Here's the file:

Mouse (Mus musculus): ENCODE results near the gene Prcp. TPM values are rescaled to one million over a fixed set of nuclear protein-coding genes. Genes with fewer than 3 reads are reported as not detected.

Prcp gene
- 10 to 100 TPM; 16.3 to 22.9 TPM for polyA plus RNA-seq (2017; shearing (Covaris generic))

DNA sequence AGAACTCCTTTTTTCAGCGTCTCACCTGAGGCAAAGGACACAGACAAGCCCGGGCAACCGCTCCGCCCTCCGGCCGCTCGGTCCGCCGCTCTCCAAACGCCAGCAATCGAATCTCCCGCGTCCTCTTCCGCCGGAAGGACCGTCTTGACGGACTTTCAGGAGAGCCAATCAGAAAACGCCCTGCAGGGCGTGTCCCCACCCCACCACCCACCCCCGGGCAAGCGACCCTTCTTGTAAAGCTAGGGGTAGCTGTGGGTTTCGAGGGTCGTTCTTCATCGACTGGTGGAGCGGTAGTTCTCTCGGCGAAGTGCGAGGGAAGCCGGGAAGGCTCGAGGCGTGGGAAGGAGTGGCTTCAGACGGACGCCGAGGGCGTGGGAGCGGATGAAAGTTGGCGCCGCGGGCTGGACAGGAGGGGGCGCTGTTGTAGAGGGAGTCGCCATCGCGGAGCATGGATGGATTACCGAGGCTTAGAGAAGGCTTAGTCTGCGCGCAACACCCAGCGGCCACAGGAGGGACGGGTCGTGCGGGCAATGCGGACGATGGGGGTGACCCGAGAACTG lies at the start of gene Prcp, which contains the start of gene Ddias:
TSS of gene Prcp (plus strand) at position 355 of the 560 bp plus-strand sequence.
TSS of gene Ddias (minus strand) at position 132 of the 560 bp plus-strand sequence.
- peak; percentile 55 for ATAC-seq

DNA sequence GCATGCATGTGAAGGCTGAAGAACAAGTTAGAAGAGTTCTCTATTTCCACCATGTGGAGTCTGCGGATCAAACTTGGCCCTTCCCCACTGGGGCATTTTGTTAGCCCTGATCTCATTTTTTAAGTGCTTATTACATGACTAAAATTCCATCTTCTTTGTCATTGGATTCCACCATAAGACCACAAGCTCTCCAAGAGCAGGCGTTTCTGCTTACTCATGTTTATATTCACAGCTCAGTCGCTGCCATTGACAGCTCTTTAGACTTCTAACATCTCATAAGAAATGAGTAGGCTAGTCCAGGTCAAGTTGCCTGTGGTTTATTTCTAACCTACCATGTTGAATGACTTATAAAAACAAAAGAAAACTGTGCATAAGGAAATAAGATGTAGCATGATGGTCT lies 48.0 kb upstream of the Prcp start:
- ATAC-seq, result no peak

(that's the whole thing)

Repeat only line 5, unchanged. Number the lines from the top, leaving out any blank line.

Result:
TSS of gene Prcp (plus strand) at position 355 of the 560 bp plus-strand sequence.